(A version of this essay was recently published in The Jerusalem Report.)
Across the world in the last 40 years politically organized religious forces have played an increasingly important role in national politics. From India to Indonesia, from Lebanon to Israel, from the United States to Russia, organized religion has increased its impact on politics.
We are also aware of the frightening rise of very violent religion, expressed through terror groups. For this reason, it is easy to misunderstand the relationship between religion on the one hand and between states and ethnic groups and their very secular interests, on the other hand.
Precisely because so many millions of people care about religion, religion has become an essential tool of secular state and ethnic interests. Indeed, what may seem to be a religious issue often turns out to be very secular state interests. Missing this relationship, it becomes easy to miscalculate, to overlook where danger lies, to miss where opportunity lies, and to fail to distinguish between what politically is a mere nuisance and what is really dangerous. Religion does, indeed, have the potential for extremism, but, in fact, historically it also embraces all the ingredients to promote positive social change.
Let’s look at some examples. It is certainly the case that there is great, religiously-based prejudice in the Sunni world against Shiites. Yet a spectrum of prominent conservative authorities have changed direction. Take, for example, the 2004 Amman Message, calling for tolerance and unity in the Muslim world, which was embraced by an extraordinary range of the most prominent authorities in the Islamic world. And there are many more such agreements, unprecedented in Islamic history.
Why, then, the brutal suppression of the majority Shiites in Bahrain by the Sunni monarchy? And why did Saudi Arabia rush troops there to suppress the democratic rebellion? Is it because of Wahabi anti-Shiite prejudice? This assumption would completely overlook the immediate and raw struggle for power between wealthy ruling families and their majorities. It would also miss the geopolitical concerns that Saudi Arabia and Gulf States have about Iran since its 1979 revolution. There has been a resulting 30-year cold war between Iran and Saudi Arabia, and vicious proxy warfare, from Pakistan to Afghanistan to Syria and Lebanon.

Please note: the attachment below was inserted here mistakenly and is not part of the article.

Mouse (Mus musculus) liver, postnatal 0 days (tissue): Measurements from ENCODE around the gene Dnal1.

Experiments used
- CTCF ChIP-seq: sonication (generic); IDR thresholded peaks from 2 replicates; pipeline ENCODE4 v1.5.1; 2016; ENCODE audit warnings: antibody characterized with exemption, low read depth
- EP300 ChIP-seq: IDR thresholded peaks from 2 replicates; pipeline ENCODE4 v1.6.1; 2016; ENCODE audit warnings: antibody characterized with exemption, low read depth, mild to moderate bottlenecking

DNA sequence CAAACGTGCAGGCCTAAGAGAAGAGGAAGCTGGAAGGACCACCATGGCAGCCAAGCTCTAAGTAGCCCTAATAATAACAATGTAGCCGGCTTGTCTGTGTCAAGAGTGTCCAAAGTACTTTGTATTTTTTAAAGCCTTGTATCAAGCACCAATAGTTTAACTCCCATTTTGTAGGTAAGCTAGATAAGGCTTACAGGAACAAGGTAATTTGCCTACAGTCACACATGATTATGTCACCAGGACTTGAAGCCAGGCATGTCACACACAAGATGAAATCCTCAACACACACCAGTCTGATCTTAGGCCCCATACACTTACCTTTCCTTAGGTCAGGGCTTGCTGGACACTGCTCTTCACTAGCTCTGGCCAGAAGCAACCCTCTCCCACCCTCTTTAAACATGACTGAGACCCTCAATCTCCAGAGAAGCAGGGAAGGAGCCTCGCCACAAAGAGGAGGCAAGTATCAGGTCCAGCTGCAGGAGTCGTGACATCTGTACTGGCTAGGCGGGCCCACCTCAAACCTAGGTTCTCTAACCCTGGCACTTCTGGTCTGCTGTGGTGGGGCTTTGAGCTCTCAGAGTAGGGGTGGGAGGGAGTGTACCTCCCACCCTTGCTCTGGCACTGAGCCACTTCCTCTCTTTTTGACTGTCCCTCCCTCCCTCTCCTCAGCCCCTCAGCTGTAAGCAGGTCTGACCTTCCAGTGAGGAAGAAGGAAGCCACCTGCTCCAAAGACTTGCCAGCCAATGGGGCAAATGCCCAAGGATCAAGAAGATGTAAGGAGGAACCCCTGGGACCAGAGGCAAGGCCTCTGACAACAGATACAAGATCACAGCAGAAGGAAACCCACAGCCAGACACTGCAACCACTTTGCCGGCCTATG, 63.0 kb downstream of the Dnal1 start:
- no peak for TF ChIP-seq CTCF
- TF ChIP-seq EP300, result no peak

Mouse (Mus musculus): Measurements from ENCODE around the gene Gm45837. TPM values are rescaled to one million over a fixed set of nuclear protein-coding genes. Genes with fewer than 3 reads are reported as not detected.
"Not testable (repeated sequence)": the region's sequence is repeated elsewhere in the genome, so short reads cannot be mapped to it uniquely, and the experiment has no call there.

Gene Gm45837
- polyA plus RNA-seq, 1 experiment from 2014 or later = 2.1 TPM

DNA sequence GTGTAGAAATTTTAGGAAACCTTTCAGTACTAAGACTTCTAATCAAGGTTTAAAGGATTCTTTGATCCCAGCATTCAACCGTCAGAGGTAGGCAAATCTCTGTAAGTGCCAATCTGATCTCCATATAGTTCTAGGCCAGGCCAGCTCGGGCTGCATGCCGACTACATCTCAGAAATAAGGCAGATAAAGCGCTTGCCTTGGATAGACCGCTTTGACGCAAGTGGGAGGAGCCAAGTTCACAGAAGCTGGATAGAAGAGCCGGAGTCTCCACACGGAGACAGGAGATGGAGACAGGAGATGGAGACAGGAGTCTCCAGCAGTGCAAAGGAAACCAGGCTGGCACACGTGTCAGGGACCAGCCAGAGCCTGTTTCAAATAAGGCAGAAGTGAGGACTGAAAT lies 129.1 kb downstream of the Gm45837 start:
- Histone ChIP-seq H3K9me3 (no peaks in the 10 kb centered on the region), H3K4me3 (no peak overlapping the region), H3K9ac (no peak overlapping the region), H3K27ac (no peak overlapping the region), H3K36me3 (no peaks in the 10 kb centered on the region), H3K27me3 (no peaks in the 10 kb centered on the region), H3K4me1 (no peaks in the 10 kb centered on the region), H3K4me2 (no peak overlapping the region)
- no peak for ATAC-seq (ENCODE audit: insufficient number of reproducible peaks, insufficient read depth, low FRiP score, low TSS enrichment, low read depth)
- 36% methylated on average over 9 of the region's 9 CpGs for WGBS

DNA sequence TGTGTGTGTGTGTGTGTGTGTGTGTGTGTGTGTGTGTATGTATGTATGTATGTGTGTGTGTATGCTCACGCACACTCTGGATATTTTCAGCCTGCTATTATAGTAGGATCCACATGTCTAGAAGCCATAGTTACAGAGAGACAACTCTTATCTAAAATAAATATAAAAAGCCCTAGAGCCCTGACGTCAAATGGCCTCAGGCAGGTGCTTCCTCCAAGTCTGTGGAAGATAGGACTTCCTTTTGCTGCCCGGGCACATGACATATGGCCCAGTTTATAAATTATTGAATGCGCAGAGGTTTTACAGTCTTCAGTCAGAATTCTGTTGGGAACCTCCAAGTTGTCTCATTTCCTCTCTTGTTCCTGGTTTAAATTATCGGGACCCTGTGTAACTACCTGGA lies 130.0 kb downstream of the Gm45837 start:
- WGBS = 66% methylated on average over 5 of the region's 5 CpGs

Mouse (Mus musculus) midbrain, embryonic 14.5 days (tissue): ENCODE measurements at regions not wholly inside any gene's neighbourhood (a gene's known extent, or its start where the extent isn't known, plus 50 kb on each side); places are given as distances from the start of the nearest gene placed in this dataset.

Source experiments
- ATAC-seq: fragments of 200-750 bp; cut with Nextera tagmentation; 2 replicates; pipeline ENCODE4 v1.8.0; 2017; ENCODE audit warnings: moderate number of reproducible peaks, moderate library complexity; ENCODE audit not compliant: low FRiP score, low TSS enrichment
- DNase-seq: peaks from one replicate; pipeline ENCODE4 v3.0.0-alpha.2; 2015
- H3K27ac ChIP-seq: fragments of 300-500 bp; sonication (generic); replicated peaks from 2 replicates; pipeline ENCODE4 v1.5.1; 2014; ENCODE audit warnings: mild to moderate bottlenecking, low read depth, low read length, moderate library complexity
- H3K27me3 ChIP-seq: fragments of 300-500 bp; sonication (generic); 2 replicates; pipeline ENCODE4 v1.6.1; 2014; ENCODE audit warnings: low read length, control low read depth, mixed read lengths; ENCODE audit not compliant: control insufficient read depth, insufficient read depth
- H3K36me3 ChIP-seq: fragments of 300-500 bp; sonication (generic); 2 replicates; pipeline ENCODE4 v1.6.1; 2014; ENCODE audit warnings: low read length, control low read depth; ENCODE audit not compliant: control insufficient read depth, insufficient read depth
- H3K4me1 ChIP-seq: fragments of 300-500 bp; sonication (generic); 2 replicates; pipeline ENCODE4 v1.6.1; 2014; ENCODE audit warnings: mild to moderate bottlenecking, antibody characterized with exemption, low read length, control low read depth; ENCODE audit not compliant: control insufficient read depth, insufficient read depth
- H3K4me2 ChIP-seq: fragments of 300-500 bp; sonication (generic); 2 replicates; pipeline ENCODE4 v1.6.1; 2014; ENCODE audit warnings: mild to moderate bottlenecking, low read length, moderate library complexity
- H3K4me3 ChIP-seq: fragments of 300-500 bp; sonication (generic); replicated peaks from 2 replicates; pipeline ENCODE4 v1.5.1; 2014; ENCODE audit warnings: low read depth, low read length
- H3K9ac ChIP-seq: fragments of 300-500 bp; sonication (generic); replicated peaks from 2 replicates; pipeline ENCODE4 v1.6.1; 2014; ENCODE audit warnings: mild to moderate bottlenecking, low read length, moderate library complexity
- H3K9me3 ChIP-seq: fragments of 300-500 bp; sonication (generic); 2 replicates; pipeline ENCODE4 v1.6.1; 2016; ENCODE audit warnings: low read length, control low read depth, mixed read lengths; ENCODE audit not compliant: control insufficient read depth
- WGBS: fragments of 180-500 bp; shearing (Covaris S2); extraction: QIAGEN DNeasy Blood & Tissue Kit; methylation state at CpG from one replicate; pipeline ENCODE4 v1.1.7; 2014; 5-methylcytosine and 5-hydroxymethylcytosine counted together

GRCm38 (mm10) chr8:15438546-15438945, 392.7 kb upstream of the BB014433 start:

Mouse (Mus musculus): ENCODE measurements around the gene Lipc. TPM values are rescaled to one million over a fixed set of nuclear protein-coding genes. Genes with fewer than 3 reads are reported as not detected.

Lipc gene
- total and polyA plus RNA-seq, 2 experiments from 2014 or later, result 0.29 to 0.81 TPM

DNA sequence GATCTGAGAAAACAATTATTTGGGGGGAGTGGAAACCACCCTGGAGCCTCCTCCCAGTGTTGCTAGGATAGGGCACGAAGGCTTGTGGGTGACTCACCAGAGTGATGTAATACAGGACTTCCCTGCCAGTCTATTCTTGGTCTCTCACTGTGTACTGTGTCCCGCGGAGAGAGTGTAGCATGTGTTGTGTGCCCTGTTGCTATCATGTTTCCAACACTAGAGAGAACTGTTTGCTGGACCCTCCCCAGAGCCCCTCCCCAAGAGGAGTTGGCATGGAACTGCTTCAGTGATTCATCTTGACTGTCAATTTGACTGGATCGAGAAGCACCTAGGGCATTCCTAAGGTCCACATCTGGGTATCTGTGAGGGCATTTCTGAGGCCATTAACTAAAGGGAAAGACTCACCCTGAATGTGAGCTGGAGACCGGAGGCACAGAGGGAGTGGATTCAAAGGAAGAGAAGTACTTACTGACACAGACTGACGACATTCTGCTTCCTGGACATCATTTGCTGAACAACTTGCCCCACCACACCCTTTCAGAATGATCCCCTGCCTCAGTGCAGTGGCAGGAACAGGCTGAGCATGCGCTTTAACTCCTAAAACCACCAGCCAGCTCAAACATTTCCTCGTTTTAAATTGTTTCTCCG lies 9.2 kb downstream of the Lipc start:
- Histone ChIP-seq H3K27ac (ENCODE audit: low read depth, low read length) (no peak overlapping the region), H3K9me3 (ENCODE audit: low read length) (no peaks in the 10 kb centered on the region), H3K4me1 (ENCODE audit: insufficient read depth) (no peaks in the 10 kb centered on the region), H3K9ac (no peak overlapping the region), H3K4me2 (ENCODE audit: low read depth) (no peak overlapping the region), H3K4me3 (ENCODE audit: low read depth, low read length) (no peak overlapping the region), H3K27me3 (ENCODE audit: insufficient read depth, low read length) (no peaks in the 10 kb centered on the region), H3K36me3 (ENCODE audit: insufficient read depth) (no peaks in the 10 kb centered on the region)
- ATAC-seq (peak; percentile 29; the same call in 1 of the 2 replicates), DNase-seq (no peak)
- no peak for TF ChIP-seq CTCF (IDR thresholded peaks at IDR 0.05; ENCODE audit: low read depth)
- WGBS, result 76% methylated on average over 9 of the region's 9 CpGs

This very secular rivalry, as well as the legitimate concerns of the Saudi leadership about Iranian expansionism, are far more germane to understanding the funding of radical religion on both sides. Several countries have been wrecked as a result, especially Pakistan. The people of Iran had every right to displace the brutal dictatorship of the Shah, imposed on them and supported by Western powers who dislodged a democratic Iranian leadership before the Shah. Their grievances were very real, but unfortunately the replacement has proved even worse. The Iranian leadership may be very religious, but it is not their religion that is the threat — it is their very secular foreign interventionism.
If religion is overemphasized we cannot see the real threat, nor can we see the real opportunity provided by religious people, Sunni and Shiite alike, who are simply struggling for more just societies but are caught up in and occasionally manipulated by state interests.